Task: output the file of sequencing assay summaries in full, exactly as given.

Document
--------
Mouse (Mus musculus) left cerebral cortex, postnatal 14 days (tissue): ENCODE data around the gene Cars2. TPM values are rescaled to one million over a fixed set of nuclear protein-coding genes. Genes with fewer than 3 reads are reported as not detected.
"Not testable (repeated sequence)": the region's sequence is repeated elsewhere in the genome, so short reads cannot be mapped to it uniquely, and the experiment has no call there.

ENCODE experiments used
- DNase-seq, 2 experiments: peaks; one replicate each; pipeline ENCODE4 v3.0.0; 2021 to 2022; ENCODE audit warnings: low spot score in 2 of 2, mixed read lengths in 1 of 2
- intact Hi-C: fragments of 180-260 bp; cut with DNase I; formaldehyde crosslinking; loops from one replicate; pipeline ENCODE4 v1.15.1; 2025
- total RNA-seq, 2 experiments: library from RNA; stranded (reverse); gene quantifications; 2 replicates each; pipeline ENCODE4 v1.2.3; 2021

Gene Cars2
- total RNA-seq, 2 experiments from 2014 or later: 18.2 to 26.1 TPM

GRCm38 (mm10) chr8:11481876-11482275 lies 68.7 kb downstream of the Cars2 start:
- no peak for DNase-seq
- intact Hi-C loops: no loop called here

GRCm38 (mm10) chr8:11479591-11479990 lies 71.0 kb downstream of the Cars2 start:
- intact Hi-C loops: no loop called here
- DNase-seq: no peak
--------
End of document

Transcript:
Mouse (Mus musculus) left cerebral cortex, postnatal 14 days (tissue): ENCODE data around the gene Cars2. TPM values are rescaled to one million over a fixed set of nuclear protein-coding genes. Genes with fewer than 3 reads are reported as not detected.
"Not testable (repeated sequence)": the region's sequence is repeated elsewhere in the genome, so short reads cannot be mapped to it uniquely, and the experiment has no call there.

ENCODE experiments used
- DNase-seq, 2 experiments: peaks; one replicate each; pipeline ENCODE4 v3.0.0; 2021 to 2022; ENCODE audit warnings: low spot score in 2 of 2, mixed read lengths in 1 of 2
- intact Hi-C: fragments of 180-260 bp; cut with DNase I; formaldehyde crosslinking; loops from one replicate; pipeline ENCODE4 v1.15.1; 2025
- total RNA-seq, 2 experiments: library from RNA; stranded (reverse); gene quantifications; 2 replicates each; pipeline ENCODE4 v1.2.3; 2021

Gene Cars2
- total RNA-seq, 2 experiments from 2014 or later: 18.2 to 26.1 TPM

GRCm38 (mm10) chr8:11481876-11482275 lies 68.7 kb downstream of the Cars2 start:
- no peak for DNase-seq
- intact Hi-C loops: no loop called here

GRCm38 (mm10) chr8:11479591-11479990 lies 71.0 kb downstream of the Cars2 start:
- intact Hi-C loops: no loop called here
- DNase-seq: no peak